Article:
The Chaplin Time Traveler: What Does Science Say?

Is time travel really possible? We revisit our chat with time travel expert, physicist Dr. Michio Kaku, for the science behind the theories.

Host of the Science Channel’s Sci Fi Science: Physics of the Impossible, Kaku schooled us in the possible reality of time travel back in March when Hot Tub Time Machine had us all focused on Hollywood’s junk science. Now we’re buzzing again, wondering if the image of a woman on a cell phone from a 1923 film starring Charlie Chaplin is proof of our ability to jump through time. While Hollywood’s version of time travel via hot tub or DeLorean may not be possible, Kaku admits that science doesn’t rule it out entirely. (Read the entire interview on Techland.)

On the possibility of time travel:

“There is a loophole in Einstein’s equation that even Einstein realized was there. In Einstein’s equation, time is a river. It speeds up, meanders, and slows down. The new wrinkle, is that it can have whirlpools and fork into two rivers. So, if the river of time can be bent into a pretzel, create whirlpools and fork into two rivers, then time travel cannot be ruled out.”

On altering your own past:

“Then big question raised in movies like Back to the Future, is what happens if you meet your teenage mother before you’re born and she falls in love with you. Well, you’re in deep doo-doo if that happens. How do you resolve the paradox? The answer is quite simple. If the river of time forks and you get into the hot tub, you’re basically meeting someone else’s teenage mother who looks like your teenage mother, but it’s not really your own. You’ve opened up a parallel quantum reality and so even though that person looks like your mother, or your friend’s mother, it’s not. That’s how scientists can resolve all time travel paradoxes. If the river of time forks into two rivers, and your time machine allowed you to jump stream, from one stream to the next, but your stream is fixed, you cannot change your own past. You’re changing somebody else’s past.”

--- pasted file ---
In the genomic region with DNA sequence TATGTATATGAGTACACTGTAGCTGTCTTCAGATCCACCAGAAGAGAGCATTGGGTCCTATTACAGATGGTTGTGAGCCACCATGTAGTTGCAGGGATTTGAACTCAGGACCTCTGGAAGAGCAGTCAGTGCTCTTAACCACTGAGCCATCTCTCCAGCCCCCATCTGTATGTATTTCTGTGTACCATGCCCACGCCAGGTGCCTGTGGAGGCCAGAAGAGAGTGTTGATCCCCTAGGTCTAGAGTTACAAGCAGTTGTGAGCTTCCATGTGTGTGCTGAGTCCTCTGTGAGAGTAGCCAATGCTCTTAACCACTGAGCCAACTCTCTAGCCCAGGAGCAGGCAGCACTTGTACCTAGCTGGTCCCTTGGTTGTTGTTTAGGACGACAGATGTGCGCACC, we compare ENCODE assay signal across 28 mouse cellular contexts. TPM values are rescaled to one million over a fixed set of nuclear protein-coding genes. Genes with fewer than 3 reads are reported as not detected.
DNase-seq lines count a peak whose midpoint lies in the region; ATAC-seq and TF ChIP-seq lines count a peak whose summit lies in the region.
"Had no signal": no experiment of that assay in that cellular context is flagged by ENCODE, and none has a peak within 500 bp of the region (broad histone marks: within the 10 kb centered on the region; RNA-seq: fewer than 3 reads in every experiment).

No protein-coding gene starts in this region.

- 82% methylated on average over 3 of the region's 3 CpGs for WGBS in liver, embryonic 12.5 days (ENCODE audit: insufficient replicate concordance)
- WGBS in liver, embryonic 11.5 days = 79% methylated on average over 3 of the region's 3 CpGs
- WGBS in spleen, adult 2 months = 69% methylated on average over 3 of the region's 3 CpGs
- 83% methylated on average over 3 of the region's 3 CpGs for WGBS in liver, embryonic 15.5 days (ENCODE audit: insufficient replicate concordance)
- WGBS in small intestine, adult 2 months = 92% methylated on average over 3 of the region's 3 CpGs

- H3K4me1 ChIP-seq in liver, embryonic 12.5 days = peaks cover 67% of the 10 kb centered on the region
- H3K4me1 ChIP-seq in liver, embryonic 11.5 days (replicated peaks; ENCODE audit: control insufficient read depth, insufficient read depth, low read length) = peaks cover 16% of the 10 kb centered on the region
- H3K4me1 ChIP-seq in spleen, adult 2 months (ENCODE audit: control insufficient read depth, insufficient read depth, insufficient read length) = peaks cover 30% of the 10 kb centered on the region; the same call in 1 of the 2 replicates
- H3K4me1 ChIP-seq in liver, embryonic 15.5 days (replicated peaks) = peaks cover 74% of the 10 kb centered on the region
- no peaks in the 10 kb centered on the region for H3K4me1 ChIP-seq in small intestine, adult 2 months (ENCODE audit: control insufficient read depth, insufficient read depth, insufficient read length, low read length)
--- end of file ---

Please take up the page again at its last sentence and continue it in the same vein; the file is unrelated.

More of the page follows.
On how to build a real time machine:

“In reality, what’s missing is something to stabilize the wormhole. Some scientists are skeptical because the wormhole may close on you because it’s unstable. To stabilize a wormhole, you have to have something called negative matter. Negative matter would cheat the gateway open and make sure it doesn’t close on you as you walk through the gateway. Now, we’ve never seen negative matter before, but if it does exist, if we can find negative matter, it would be the key element in a time machine.”

On our time travel time frame:

“The energy necessary to create a wormhole or to wrap time into nuts is incredible. It’s not for us. It’s maybe for our descendants who have mastered the energy of this technology. So if one day, somebody knocks on your door and claims to be your great great great great granddaughter, don’t slam the door.”